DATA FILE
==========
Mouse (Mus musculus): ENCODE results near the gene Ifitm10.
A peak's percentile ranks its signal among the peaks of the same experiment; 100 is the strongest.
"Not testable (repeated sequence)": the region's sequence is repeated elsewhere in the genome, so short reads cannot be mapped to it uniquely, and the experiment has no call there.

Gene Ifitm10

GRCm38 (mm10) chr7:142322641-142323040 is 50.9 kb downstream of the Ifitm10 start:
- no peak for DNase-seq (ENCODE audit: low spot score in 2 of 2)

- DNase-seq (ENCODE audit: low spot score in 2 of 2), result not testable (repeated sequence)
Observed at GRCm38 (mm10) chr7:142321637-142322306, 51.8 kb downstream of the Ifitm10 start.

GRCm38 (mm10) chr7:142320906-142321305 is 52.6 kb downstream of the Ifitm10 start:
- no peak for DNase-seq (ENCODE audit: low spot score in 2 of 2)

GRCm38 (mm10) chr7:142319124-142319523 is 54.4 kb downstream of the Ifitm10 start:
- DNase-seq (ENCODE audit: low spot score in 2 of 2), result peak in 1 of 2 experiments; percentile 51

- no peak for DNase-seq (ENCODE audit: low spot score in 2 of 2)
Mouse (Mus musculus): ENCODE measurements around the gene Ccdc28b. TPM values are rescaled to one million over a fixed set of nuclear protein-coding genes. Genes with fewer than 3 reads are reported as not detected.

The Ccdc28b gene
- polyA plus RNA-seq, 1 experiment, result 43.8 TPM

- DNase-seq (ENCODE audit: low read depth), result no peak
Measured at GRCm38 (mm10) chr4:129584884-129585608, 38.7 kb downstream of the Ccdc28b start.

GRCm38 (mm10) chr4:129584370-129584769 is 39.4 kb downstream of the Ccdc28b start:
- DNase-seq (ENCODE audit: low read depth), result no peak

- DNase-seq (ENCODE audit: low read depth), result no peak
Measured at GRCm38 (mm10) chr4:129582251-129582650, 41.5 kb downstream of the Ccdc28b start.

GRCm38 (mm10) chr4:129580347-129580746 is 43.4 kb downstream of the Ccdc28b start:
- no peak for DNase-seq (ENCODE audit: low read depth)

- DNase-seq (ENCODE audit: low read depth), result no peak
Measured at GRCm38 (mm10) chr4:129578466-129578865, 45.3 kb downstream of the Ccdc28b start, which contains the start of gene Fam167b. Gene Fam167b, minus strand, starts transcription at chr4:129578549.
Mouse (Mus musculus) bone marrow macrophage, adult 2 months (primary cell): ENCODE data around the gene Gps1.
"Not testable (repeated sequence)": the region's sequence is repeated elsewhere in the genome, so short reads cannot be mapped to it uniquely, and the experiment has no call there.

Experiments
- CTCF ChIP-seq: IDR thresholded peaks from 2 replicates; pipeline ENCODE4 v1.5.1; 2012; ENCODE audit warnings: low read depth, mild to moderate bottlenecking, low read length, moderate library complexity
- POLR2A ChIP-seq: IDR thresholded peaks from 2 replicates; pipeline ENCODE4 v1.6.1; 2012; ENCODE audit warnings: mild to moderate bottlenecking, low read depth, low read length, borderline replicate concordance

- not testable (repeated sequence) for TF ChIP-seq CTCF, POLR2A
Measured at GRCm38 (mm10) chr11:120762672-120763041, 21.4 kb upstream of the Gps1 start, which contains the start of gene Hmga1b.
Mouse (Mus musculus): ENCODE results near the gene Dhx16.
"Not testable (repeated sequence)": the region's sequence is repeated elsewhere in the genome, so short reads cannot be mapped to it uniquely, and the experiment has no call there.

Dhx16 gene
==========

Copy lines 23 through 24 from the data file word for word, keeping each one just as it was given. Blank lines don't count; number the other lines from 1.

GRCm38 (mm10) chr4:129580347-129580746 is 43.4 kb downstream of the Ccdc28b start:
- no peak for DNase-seq (ENCODE audit: low read depth)